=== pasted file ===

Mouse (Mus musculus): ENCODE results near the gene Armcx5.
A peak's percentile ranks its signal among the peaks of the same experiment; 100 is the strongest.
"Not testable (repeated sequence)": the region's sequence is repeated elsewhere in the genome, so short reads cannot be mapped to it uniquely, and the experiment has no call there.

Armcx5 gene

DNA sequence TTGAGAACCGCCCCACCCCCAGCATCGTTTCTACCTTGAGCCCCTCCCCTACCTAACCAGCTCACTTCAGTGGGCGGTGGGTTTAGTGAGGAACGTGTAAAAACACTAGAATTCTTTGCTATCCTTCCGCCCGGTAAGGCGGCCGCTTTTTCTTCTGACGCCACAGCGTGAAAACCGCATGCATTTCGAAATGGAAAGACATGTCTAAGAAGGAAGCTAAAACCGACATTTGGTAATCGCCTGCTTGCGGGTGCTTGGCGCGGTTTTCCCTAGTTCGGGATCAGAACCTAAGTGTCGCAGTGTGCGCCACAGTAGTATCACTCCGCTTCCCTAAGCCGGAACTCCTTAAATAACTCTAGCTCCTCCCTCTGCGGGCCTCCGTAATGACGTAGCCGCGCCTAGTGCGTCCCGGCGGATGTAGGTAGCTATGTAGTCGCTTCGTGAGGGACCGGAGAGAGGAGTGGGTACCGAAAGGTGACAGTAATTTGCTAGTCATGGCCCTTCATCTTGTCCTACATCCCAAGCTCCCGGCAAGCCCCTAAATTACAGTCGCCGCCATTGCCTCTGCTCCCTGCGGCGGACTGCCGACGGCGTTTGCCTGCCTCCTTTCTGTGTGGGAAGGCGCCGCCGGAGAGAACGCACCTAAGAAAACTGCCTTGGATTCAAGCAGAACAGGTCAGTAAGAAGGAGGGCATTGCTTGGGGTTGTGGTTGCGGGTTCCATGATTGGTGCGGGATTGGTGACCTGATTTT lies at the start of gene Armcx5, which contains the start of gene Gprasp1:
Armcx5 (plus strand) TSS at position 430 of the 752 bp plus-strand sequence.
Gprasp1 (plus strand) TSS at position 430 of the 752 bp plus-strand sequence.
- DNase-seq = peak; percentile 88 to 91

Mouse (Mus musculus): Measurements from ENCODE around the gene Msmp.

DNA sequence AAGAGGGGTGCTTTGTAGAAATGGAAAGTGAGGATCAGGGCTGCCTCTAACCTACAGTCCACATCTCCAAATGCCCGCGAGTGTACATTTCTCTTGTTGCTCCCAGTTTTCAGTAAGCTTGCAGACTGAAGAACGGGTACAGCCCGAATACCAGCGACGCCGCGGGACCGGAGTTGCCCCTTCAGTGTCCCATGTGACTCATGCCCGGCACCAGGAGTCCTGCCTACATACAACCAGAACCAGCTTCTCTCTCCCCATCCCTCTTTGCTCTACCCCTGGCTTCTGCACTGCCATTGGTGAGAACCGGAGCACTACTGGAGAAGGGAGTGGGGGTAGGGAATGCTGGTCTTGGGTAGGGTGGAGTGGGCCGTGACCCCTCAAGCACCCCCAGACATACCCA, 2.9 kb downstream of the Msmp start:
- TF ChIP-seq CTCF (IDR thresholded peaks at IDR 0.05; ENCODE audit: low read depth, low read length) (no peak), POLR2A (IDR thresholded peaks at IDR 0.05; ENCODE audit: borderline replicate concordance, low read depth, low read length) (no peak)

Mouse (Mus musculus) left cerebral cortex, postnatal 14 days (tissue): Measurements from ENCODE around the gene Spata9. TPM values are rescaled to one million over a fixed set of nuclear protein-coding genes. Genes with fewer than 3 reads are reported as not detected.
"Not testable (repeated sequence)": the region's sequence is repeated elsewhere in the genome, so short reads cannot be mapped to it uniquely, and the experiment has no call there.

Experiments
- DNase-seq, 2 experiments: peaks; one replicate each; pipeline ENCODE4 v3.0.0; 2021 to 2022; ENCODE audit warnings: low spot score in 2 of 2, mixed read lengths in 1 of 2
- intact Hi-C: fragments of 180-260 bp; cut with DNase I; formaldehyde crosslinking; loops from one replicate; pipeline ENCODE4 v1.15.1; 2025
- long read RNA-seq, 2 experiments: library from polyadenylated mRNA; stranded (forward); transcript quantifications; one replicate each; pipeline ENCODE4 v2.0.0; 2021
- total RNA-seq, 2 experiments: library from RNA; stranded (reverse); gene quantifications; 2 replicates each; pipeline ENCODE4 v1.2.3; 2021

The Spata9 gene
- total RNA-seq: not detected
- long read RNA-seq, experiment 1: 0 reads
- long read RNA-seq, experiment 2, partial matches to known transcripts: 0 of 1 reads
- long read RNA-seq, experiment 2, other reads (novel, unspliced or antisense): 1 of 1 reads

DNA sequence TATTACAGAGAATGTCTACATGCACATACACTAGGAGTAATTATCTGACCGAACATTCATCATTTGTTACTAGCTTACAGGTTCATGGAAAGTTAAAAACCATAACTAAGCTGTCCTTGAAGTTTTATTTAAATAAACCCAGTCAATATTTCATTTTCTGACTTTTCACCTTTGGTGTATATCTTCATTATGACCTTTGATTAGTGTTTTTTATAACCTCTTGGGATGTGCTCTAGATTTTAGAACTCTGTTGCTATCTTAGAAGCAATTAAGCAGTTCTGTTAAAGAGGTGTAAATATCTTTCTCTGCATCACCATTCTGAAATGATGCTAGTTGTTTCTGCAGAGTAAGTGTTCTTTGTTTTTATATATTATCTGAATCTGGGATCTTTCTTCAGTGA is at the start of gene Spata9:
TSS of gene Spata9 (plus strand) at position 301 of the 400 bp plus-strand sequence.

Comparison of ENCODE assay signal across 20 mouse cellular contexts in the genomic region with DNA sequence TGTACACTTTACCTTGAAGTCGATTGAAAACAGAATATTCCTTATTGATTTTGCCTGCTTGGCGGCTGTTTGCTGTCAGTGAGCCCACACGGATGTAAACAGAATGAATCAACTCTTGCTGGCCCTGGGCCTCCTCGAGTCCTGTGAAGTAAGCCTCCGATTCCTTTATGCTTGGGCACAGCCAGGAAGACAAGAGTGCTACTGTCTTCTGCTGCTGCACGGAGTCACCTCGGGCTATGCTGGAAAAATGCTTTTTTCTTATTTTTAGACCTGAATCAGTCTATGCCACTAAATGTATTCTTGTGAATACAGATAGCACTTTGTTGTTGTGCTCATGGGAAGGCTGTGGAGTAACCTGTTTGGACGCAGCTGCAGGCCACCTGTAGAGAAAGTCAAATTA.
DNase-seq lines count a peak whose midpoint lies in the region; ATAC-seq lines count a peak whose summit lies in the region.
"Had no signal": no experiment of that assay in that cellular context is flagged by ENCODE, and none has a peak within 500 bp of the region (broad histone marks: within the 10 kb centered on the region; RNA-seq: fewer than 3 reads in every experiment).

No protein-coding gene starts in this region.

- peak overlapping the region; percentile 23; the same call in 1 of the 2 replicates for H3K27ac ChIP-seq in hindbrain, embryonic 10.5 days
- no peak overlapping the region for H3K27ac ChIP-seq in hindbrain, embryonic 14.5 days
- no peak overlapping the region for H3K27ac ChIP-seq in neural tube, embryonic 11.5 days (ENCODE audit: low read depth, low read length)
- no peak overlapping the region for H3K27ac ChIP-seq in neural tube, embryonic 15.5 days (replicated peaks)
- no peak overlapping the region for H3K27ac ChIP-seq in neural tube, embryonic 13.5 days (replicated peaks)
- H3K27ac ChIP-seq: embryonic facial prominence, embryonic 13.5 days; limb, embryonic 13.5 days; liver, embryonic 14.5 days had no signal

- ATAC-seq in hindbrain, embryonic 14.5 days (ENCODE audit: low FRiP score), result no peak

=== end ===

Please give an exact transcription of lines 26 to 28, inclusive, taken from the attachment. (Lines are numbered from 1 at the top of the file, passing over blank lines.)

Comparison of ENCODE assay signal across 20 mouse cellular contexts in the genomic region with DNA sequence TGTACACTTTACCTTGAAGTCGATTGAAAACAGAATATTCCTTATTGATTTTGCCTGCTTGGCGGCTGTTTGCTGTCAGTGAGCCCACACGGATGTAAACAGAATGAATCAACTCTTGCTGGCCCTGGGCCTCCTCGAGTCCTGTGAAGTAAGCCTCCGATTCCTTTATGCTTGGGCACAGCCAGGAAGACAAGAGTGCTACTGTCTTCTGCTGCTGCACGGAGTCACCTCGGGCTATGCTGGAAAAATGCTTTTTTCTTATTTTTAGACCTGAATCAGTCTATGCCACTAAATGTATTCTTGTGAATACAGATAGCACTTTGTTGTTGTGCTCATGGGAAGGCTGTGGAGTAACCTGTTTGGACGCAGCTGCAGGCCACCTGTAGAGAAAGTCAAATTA.
DNase-seq lines count a peak whose midpoint lies in the region; ATAC-seq lines count a peak whose summit lies in the region.
"Had no signal": no experiment of that assay in that cellular context is flagged by ENCODE, and none has a peak within 500 bp of the region (broad histone marks: within the 10 kb centered on the region; RNA-seq: fewer than 3 reads in every experiment).